In the US, 300,000 children and teens live with Juvenile Idiopathic Arthritis or JIA (previously known as Juvenile Rheumatoid Arthritis), but most of the resources about the disease is geared towards parents. Until last year, when Juvenile Arthritis: The Ultimate Teen Guide (It Happened to Me) by Kelly Rouba was published.
Juvenile Arthritis: the Ultimate Teen Guide gives you an in-depth orientation to JIA and what you can do to live well with the disease. The book includes chapters on what JIA is, treatment options from medication to surgery, how to manage physical and mental health, the benefits of exercise and a balanced diet, negotiating the medical system and adjusting at school, including alternatives to help teens manage their course load and the legal right to receive assistance in education. But best of all, the book is written directly to teens, in a language that’s easy to understand, yet does not speak down to the reader.
Feeling isolated and alone are common when you live with JIA and rheumatoid arthritis and finding other people who share your experience can be very helpful. This book includes stories of real-life teens with JIA in every chapter, illustrating points and serving as a sort of support group between the covers of a book. The teens we meet range from those that are doing very well to those whose disease is flaring and significantly affecting their life. As they share their lives with the reader, including their thoughts and feelings and what they do to adapt to life with JIA, there’s an overwhelming feeling of it’s not just me.
Juvenile Arthritis: the Ultimate Teen Guide is a terrific resource that you can use to learn about your disease and how to live with it. And thanks to the stories of teens just like you, it makes you realize just how normal it is to feel frustrated, sad, angry, hopeful, happy and every feeling in between. And that’s a blessing.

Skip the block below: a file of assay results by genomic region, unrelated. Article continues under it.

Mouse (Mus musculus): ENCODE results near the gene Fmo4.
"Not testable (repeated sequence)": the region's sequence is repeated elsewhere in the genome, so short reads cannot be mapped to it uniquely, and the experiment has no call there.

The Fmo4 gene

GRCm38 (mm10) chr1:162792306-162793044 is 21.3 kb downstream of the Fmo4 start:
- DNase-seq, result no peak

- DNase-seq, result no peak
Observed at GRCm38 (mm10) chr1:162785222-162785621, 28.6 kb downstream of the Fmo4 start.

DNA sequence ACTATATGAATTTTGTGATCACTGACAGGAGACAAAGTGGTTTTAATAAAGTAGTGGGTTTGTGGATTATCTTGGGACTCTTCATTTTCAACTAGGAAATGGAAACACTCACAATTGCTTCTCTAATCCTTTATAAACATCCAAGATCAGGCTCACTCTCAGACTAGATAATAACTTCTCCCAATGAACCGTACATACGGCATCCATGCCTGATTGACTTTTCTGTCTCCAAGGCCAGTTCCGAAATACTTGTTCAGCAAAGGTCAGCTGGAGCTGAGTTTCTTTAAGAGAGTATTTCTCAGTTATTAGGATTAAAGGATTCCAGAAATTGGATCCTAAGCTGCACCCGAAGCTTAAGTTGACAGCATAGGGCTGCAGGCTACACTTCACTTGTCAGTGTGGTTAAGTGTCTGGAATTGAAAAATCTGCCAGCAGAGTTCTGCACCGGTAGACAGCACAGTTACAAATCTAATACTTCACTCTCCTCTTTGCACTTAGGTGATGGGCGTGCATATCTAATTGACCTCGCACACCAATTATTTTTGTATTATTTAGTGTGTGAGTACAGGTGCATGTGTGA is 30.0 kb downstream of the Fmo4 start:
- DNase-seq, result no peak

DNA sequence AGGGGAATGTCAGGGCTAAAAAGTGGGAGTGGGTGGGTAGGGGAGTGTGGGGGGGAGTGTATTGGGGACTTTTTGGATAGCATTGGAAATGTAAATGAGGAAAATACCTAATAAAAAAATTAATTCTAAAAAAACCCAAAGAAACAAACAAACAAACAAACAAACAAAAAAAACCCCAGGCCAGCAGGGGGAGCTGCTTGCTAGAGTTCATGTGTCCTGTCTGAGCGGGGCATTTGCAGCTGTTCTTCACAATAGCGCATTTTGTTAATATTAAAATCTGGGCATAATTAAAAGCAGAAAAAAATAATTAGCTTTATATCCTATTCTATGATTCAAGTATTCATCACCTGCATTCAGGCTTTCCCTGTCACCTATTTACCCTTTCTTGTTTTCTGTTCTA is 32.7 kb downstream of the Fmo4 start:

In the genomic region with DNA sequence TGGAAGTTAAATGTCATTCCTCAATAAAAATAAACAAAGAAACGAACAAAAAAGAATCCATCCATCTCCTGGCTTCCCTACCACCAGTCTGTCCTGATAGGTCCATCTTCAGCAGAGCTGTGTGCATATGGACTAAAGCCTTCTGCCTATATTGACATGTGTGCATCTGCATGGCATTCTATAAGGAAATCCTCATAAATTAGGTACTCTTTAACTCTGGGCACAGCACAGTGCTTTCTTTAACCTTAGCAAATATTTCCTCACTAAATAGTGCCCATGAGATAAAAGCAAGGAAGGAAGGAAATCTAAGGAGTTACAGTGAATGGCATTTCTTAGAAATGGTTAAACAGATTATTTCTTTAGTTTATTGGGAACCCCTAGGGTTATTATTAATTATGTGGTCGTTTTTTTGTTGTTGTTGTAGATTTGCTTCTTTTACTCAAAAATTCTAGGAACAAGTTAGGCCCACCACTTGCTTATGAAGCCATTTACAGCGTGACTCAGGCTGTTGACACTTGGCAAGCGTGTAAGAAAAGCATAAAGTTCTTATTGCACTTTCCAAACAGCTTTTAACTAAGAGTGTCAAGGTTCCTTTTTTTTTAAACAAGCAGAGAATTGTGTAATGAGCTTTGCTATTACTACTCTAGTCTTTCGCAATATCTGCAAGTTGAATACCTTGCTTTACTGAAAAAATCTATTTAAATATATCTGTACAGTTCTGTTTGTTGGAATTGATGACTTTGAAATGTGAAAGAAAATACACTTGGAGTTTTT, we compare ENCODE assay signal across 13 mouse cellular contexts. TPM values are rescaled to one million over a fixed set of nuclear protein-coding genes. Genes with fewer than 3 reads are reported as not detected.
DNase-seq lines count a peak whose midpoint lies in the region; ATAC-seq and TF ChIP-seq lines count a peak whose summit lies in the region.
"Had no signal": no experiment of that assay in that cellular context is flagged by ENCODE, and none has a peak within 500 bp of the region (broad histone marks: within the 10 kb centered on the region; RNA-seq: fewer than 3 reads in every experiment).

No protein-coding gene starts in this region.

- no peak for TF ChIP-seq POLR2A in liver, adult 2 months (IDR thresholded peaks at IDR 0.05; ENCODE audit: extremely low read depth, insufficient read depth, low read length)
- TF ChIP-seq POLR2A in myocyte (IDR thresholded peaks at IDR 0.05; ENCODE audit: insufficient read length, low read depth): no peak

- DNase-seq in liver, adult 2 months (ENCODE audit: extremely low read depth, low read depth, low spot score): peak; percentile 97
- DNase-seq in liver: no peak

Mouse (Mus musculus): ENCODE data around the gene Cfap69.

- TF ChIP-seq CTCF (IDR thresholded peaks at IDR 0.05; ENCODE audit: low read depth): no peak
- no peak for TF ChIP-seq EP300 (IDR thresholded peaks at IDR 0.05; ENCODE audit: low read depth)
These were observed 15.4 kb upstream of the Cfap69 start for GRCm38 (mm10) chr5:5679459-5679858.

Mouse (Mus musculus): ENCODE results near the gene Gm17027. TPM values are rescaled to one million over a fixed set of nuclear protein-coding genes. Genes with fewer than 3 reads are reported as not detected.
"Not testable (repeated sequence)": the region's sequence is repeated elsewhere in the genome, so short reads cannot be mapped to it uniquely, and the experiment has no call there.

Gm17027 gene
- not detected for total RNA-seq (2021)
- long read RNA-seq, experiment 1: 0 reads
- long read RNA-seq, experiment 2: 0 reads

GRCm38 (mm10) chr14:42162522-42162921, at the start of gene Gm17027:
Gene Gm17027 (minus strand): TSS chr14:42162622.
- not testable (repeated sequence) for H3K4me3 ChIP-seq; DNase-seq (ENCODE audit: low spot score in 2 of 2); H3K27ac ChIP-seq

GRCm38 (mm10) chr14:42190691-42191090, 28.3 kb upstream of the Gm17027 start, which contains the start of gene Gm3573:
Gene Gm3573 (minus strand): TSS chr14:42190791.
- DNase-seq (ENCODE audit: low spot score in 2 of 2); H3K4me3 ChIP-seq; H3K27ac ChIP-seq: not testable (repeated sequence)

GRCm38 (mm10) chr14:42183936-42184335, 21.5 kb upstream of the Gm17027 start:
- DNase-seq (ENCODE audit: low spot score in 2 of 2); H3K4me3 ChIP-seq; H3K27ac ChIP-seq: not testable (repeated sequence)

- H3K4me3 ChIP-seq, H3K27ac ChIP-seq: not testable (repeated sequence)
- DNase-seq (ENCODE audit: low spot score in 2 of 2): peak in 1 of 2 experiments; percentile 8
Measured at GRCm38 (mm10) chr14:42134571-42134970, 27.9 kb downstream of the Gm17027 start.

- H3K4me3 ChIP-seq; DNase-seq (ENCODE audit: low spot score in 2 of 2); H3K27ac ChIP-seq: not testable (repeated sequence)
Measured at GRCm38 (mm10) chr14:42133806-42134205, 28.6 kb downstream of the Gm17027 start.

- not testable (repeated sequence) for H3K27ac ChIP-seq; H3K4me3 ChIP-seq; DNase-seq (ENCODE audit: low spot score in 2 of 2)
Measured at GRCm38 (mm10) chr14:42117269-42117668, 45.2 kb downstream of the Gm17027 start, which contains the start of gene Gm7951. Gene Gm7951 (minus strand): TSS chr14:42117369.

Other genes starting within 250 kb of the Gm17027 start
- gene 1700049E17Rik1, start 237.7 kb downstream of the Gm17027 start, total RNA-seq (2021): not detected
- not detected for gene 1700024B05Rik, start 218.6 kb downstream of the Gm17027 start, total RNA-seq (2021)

I spoke to Kelly Rouba as she was preparing to celebrate her 30th birthday with a benefit for the Arthritis National Research Foundation.
When were you diagnosed with JRA? What joints were affected at first? What kinds of treatements have you tried?
I was diagnosed at the age of 2 in the summer of 1982. I first got sick with flu-like symptoms and then began limping. The disease eventually progressed to every joint in my body.
When I was first diagnosed, doctors had me take a lot of baby aspirin each day. Eventually, I began taking stronger drugs, like naprosyn and prednisone. I have taken many different drugs over the years, from Enbrel to Celebrex. Currently, I am on Simponi, methotrexate, Arava, folic acid, prednisone, tramadol, and methimazole (for my thyroid condition). I also take daily vitamins and sometimes fish oil.
How does JRA affect your everyday life?
My range of motion and mobility is substantially limited due to joint contractures, deformities, and stiffness, so I often require help with daily living activities. For instance, I cannot put on socks or wash my hair. I also use a wheelchair and a walker to get around. On good days, I can walk a few steps, but that’s about it. In addition, I rely on adaptive equipment and tools, which ranges from a reacher/grabber to my modified van.
What’s the hardest part about being a teen with JRA?
I never wanted to be thought of as “different” than my peers, yet I was. No one was ever really mean to me about the fact I have arthritis, but I often felt left out. It is difficult emotionally to be excluded or to have to sit on the sidelines when everyone else is having fun. A number of teens I interviewed for my book or have met over the years feel the same way. Sadly, a few of them have even been made fun of because they have arthritis.
What’s been your most positive experience with the disease?